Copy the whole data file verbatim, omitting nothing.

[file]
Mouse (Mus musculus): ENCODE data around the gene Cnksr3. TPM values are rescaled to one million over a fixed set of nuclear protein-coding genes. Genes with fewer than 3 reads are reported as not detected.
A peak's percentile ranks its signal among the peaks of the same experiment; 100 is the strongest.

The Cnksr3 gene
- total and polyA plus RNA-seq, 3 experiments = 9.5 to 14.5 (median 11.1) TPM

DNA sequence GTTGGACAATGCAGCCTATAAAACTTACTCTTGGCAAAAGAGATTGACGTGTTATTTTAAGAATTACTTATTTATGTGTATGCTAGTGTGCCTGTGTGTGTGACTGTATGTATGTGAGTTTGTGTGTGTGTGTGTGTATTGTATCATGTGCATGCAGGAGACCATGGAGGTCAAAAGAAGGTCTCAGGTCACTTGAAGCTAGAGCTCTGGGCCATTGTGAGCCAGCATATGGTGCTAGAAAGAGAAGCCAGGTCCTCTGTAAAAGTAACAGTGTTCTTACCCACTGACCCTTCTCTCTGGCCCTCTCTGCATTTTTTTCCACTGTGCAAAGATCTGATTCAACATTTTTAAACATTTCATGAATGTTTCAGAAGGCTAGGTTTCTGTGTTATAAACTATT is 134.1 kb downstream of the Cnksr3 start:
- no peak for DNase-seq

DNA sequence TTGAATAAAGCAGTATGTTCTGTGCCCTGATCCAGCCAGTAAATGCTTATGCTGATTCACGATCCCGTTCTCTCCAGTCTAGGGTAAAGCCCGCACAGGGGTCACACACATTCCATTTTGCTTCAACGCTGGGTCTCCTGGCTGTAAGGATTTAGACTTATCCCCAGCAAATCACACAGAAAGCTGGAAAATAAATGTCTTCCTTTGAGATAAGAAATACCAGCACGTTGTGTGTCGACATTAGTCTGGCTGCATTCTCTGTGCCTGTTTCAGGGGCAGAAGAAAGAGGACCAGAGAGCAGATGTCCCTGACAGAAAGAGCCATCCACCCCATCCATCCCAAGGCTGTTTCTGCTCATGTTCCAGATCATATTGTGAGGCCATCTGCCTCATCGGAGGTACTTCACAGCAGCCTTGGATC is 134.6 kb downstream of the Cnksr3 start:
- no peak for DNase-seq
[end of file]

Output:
Mouse (Mus musculus): ENCODE data around the gene Cnksr3. TPM values are rescaled to one million over a fixed set of nuclear protein-coding genes. Genes with fewer than 3 reads are reported as not detected.
A peak's percentile ranks its signal among the peaks of the same experiment; 100 is the strongest.

The Cnksr3 gene
- total and polyA plus RNA-seq, 3 experiments = 9.5 to 14.5 (median 11.1) TPM

DNA sequence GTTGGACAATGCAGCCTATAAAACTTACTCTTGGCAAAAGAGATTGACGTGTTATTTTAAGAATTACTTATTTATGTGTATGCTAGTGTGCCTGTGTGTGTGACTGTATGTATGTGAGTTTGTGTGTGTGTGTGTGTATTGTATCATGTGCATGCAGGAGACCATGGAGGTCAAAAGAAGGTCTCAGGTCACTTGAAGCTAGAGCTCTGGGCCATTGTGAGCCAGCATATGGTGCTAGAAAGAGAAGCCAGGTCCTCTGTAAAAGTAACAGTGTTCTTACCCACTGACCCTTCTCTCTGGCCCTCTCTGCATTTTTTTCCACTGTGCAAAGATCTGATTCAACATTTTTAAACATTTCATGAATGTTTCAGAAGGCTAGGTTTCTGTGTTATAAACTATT is 134.1 kb downstream of the Cnksr3 start:
- no peak for DNase-seq

DNA sequence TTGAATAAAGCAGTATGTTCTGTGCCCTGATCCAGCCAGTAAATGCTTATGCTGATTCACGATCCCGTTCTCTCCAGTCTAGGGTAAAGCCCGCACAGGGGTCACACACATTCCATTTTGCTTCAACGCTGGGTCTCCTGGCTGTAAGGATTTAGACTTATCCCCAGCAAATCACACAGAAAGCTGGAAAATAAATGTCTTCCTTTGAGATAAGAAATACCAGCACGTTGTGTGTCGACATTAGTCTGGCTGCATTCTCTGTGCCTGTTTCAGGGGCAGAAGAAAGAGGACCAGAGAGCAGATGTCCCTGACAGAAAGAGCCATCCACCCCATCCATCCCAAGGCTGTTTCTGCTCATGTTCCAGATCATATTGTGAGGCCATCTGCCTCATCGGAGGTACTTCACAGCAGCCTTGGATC is 134.6 kb downstream of the Cnksr3 start:
- no peak for DNase-seq